But here is the other key piece of information. They didn’t talk about all the countries they’d visited or how many new ones they would see this year, but instead waxed philosophical about how they loved southeast Asia and it was a destination they’d returned to again and again.

This is in stark contrast to the travel blogging world, when someone’s number of countries visited serves as some sort of “street cred” (aka credentials) of how experienced they might be, or perhaps how trustworthy with advice.

When I started out blogging, I noticed it in people’s Twitter or Instagram profile. I followed suit and added it to my Pinterest page description. As you can imagine, there are also travel bloggers that are vehemently opposed to country counting because of what it represents. To each his or her own.

Country goals

There are plenty of people though, from infrequent tourists to backpackers to business travelers, who engage in ‘country counting.’ For some, it’s not a constant tally, but an occasional check-in, depending on the goal.

I’ve heard it all in terms of goals: visiting 30 countries by the age of 30, making it to 2 new countries each year, or just using the number as a motivator to travel more. Apparently there’s even an app for that. Or rather several apps, that typically use a map feature to shade in and track where you’ve visited.

And for the really ambitious, there’s the Travelers’ Century Club (TCC). The TCC was founded in Los Angeles, California in the 1950s and – you guessed it – membership is open to those who have visited 100 or more countries.

Why ‘country counting’ is so complicated

Of course, “been to” or “visiting” can mean many things.
Does transferring at an airport count?
What if you go through customs and leave the airport?
Do you have to spend the night?
Stay for 24 hours?
Have a meal?

By the way, those aren’t random questions. All of them are criteria I’ve heard floated by friends and other bloggers as to what you might have to do for a country to “count.” Or for those counting US states or Canadian provinces or Italian regions as they try to visit each one.

As for me, I only know the number of countries I’ve been to because I sat down and made a list last year, thinking that it would help to mention it to be considered a travel blogging authority. At the time I started the blog, I had been to 45 countries, which I mentioned in my very first welcome post on the blog.

Although interestingly I don’t know – off the top of my head, anyway – how many of the 50 US states I’ve visited, although it’s quite a few. (Maybe I’m somewhere in the 30s?)

Hidden in my number of 54 are a few quick passes through places, like…

  • brief jaunts into Montenegro and Bosnia on day trips during my 2007 road trip
  • the overnight I spent sleeping at the Kuala Lumpur low-cost airport terminal in 2012, although I did have to get my passport stamped and I exited the terminal once for a brief stroll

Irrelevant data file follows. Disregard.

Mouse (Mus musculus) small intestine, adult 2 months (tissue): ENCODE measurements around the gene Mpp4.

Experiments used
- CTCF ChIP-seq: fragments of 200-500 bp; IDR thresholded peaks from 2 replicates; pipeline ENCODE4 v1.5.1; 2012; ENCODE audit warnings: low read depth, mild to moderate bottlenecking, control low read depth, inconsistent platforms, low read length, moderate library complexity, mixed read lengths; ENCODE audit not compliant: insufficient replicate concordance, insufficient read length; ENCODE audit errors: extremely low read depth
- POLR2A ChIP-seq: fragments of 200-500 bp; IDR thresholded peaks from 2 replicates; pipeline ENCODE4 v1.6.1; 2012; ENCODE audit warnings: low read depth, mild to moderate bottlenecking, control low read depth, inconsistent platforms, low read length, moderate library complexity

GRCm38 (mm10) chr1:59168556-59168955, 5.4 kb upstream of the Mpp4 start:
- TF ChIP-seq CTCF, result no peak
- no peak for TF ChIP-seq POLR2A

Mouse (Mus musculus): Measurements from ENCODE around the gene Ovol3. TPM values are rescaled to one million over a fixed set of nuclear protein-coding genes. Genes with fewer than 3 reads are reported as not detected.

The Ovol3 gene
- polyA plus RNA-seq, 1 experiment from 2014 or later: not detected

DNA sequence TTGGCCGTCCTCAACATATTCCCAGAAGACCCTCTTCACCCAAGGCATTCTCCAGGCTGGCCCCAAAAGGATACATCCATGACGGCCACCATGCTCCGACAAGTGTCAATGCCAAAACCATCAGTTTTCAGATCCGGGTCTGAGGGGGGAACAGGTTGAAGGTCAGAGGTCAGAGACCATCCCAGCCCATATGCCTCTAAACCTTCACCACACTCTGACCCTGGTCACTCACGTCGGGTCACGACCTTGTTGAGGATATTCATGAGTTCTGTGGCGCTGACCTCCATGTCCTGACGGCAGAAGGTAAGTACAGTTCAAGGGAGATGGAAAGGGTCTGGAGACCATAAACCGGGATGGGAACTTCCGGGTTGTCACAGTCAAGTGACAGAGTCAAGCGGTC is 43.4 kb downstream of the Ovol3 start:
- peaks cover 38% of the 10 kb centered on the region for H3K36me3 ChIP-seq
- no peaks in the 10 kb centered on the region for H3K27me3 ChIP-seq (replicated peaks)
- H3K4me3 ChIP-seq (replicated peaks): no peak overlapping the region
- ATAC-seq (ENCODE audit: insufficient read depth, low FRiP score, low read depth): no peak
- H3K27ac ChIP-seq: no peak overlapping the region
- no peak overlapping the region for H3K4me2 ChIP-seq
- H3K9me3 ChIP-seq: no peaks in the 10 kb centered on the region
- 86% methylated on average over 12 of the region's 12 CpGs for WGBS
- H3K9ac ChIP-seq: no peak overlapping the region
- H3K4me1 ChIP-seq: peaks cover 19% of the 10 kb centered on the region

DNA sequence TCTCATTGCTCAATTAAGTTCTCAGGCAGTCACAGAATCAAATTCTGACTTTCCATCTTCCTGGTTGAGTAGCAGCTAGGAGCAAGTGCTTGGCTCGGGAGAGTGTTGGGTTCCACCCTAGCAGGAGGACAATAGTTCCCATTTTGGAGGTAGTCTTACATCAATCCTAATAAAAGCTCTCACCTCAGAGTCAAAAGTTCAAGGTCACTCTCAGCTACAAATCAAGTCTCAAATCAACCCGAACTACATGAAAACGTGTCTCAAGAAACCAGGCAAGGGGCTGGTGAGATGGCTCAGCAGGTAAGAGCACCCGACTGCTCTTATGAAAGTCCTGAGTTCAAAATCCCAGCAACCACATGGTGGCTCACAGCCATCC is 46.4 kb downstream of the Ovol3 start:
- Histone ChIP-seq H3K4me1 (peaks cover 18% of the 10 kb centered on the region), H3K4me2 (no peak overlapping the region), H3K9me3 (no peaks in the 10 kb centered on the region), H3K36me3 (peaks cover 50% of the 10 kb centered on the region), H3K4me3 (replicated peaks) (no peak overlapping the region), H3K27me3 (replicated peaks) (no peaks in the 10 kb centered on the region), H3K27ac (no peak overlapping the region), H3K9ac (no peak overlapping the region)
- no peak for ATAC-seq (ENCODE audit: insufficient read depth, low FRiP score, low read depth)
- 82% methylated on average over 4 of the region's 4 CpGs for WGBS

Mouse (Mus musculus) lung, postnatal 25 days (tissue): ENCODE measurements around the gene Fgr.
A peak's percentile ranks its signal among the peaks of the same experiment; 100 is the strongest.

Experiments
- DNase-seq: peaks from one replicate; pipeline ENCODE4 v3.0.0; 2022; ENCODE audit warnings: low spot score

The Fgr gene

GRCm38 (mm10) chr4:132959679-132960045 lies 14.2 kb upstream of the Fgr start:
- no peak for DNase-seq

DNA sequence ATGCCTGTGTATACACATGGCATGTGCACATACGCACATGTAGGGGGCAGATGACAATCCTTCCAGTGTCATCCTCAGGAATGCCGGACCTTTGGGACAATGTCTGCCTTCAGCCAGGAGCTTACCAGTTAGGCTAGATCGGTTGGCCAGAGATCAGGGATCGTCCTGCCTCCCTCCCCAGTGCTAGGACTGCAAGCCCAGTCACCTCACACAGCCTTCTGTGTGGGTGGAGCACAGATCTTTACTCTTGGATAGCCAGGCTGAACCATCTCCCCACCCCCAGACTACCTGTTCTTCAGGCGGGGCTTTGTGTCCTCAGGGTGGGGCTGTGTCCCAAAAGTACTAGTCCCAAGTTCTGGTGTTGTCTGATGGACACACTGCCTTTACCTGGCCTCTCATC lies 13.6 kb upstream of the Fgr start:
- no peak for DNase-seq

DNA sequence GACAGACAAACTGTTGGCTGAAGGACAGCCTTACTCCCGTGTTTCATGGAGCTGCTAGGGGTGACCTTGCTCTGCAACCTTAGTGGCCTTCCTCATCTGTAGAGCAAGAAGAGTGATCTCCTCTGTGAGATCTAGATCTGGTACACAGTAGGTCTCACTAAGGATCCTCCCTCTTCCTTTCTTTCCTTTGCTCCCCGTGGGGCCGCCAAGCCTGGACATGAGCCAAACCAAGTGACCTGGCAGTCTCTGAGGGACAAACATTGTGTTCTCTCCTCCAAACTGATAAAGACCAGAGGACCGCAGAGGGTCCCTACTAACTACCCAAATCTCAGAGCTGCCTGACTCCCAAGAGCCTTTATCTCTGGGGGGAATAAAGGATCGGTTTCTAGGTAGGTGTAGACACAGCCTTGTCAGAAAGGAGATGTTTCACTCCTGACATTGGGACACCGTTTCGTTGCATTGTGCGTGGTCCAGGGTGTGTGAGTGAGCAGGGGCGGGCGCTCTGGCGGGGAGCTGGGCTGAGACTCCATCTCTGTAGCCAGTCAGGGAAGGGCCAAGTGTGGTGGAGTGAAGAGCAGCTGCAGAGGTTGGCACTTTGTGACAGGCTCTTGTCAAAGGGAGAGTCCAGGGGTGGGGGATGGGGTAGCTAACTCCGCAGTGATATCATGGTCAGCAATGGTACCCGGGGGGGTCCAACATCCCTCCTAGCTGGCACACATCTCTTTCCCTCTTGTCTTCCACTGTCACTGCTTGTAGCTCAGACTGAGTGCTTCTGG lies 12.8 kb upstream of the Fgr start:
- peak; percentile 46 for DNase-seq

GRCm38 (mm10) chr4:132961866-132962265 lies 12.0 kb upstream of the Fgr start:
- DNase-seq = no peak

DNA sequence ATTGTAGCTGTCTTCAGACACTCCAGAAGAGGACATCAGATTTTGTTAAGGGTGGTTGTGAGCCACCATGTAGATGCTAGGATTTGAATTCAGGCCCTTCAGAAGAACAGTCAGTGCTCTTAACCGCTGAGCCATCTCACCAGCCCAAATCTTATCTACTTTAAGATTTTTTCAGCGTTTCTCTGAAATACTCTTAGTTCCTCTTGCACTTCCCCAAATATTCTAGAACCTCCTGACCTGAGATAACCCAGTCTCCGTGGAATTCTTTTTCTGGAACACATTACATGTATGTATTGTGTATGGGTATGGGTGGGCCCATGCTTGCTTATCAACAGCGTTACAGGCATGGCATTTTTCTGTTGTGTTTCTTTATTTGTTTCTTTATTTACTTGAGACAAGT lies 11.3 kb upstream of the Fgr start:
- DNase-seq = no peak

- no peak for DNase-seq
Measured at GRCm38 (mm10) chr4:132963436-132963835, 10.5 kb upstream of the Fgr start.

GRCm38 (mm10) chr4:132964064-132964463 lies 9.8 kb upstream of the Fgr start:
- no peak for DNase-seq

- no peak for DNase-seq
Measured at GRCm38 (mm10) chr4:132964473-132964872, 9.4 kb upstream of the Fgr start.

• my day trip to visit the ruins at Tikal in Guatemala last week, starting and ending in Belize
Tikal, Guatemala
Tikal, Guatemala

Also hidden in my number, which seems to be toward the high side for bloggers, is the fact that I’ve never been to South America! Although I’ve traveled a bunch in the Caribbean and Central America. And racked up quite a few extra countries while living in Europe and visiting micro-nations like Andorra and Liechtenstein, Luxembourg and San Marino, Monaco and Vatican City.

Monte Carlo, Monaco
Monte Carlo, Monaco

It sure sounds impressive to say that I’ve lived in 4 countries on 4 continents (which is true!) but really I just keep going back to those same continents for travel as well! And no, I don’t count my few days into the Sinai Peninsula of Egypt as visiting Africa, although you might consider that to technically be the case.

Mount Sinai, Egypt
Mount Sinai, Egypt

See how complicated this all is?

But wait, here’s the other kicker of a question. How many countries are there in the world?

There are some people who aim to visit every country in the world. Although I’m not one of them, the question of how to know when you’ve visited them all is not so straightforward.

How many “countries” are there?

You would think that knowing how many countries there are would be a simple question, but it is anything but. How to decide?

Probably the first thing most people think of is to consult the United Nations (UN) membership as a guide. There are 193 UN member states. OK, so there is our number: 193.

Vatican City Holy See 20150928_092351

But wait, what about the Holy See (Vatican City, pictured above) and Palestine, both of which have official UN observer status. So, there are 195 countries in the world?

Well, not so fast. Taiwan is not a member of the UN at all, due to ongoing disagreements with mainland China. And certainly most people would consider it a country. New tally: 196.

Or how about Kosovo? Following conflict over its status after the breakup of Yugoslavia, Kosovo declared its independence in 2008, which over 100 countries have recognized. But it is still not part of the UN. And we’re at 197.